Third, unequal societies tend to create fewer government programs to equalize things … soon, apparently, to include public roads.  For the very wealthy (and, therefore, politically influential), rather than pay higher taxes to improve government services that everyone could use, it’s more cost effective to purchase needed services for oneself and then push for lower taxes.  If I’m paying for private education for my child, I’m more likely to resist an additional tax levy for public schools than if my child were attending those public schools.  If my privately purchased or employer-based health insurance is very good, I’m going to look less favorably upon government-funded (ie tax-supported) programs for universal health insurance.  And, as in the United States, when the very wealthy tend to withdraw into their own enclaves protected by their own security guards, they’re less invested in increasing taxes for all sorts of local improvements from police protection to garbage pickup to repairing potholes.  In fact, our society is moving in the direction where the rich pay for most everything privately while they clamor for tax reductions for the wealthiest. 

Obviously, this relationship between inequality and government programs is a chicken-and-egg phenomenon: Fewer government resources (eg, less money for highway construction) mean lower quality public services (eg, congested highways) which pressure the wealthy to buy those services privately (eg toll roads) in a vicious cycle that increases pressure for lower taxes causing even poorer government services.  Also lower taxes mean that less wealth will be redistributed, which also increases inequality.  As we’ll see below, in the countries that have low levels of inequality, it is government transfers of income that actually account for much of the improved equality.)

The fourth reason is a bit more complicated, but affluent people tend to change the norms of society so that what were formerly luxuries are now perceived as needs.  Orthodonture for moderately crooked teeth was considered a luxury when I was a child.  By the time of my own child’s adolescence twenty years ago, straightening her teeth was necessary among her generally affluent friends.  Today, it would be considered a necessity by most everyone.  If everyone else has a car, not only is a car a perceived necessity but the lack of public transportation or a network of sidewalks and bike paths (due to fewer people needing them) means that a car is a necessity, meaning fewer resources in a poor family for other things.  Add to this the social pressure to have a new car or a larger house, and we find even middle-class people working far harder than they want to in order to “keep up appearances.”  These may seem like small psychological matters, but it’s very clear, for instance, that the visions of “normal” affluence portrayed on television have profound impact upon the self-esteem of poor children.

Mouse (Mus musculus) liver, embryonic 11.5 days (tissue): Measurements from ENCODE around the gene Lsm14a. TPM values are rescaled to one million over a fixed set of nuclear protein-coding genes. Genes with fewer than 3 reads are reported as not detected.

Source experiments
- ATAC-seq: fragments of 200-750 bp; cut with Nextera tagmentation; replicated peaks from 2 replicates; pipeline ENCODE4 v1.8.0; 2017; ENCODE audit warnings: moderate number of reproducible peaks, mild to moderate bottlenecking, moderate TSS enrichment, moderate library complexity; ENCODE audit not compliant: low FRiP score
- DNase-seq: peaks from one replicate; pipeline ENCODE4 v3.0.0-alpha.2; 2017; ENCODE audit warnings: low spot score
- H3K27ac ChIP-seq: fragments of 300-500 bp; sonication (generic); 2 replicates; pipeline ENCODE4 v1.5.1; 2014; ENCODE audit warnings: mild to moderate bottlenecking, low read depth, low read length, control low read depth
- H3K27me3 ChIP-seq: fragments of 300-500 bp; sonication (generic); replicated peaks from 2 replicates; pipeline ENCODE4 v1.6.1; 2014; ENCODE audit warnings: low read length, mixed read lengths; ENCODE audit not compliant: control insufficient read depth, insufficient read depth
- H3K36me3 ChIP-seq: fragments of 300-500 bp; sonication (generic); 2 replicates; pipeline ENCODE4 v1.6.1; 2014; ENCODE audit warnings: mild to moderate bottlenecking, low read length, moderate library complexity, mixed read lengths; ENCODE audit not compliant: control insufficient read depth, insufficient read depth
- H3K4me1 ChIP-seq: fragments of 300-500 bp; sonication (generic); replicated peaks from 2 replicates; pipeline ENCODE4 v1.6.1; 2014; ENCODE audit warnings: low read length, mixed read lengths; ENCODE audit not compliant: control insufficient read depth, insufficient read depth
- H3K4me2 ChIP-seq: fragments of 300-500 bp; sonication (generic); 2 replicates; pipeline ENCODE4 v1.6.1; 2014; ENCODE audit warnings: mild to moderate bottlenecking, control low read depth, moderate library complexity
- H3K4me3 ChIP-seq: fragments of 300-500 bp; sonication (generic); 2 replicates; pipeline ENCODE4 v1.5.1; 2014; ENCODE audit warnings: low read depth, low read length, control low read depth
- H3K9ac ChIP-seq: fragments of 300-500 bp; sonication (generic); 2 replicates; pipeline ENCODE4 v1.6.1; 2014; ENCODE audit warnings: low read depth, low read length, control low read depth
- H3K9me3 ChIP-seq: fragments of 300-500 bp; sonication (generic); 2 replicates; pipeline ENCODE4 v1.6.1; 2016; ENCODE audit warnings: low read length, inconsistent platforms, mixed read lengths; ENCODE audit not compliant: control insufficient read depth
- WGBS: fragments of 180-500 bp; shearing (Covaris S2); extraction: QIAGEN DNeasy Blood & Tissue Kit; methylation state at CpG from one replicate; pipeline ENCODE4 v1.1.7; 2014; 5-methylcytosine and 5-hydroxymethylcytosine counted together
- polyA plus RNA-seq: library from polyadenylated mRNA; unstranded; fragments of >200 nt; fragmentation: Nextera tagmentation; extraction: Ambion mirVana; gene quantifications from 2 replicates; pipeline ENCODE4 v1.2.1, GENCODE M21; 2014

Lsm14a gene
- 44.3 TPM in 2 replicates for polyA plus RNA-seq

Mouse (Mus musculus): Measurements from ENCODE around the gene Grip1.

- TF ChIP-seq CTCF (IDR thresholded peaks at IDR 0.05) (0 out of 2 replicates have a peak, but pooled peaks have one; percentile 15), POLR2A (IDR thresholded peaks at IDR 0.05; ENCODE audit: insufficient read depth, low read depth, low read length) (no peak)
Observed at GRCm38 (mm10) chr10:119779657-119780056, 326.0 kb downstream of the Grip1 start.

Fifth, inequality matters because too high a level of inequality leaches away the glue in the social contract.  When the rich live in a world absolutely different from the poor or middle-class, their isolation leads to misunderstanding of, and often resentment toward, the other members of society who are benefiting from the taxes that they, the wealthy, pay.  (While the taxes paid by the wealthy measured as a percentage of income are little different from taxes paid by others, the wealthy pay a much larger dollar amount than do others).  The wealthy tend not to have poor people as personal acquaintances, therefore cannot really understand their circumstances, and so feel less and less responsibility for people they can’t comprehend.